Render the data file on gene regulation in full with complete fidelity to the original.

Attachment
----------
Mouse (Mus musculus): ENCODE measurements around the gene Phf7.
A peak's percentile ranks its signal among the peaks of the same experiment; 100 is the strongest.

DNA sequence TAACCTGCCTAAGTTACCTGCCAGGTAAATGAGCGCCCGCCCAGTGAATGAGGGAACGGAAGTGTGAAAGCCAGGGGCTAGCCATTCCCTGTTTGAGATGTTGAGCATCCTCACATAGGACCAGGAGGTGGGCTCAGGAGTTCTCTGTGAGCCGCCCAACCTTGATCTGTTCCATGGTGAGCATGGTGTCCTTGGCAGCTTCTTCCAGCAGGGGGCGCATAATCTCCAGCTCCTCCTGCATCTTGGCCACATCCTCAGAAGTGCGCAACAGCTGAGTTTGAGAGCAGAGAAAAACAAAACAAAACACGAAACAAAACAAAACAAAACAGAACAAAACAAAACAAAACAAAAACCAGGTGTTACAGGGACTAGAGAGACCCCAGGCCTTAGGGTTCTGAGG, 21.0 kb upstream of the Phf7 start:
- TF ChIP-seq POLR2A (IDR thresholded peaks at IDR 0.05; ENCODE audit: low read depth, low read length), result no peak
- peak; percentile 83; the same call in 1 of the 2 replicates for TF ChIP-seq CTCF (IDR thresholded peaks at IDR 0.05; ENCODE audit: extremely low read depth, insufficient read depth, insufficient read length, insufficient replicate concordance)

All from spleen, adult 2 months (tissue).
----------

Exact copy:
Mouse (Mus musculus): ENCODE measurements around the gene Phf7.
A peak's percentile ranks its signal among the peaks of the same experiment; 100 is the strongest.

DNA sequence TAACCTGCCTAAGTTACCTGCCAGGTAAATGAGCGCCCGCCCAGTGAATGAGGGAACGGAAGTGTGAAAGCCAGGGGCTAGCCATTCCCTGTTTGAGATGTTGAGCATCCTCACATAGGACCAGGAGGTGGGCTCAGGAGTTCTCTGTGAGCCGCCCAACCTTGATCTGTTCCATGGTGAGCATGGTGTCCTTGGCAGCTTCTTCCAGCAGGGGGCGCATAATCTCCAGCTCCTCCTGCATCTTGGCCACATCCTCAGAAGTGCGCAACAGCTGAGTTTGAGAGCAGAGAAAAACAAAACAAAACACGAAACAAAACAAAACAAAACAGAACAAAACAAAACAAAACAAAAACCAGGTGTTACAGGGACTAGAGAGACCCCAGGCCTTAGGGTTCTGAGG, 21.0 kb upstream of the Phf7 start:
- TF ChIP-seq POLR2A (IDR thresholded peaks at IDR 0.05; ENCODE audit: low read depth, low read length), result no peak
- peak; percentile 83; the same call in 1 of the 2 replicates for TF ChIP-seq CTCF (IDR thresholded peaks at IDR 0.05; ENCODE audit: extremely low read depth, insufficient read depth, insufficient read length, insufficient replicate concordance)

All from spleen, adult 2 months (tissue).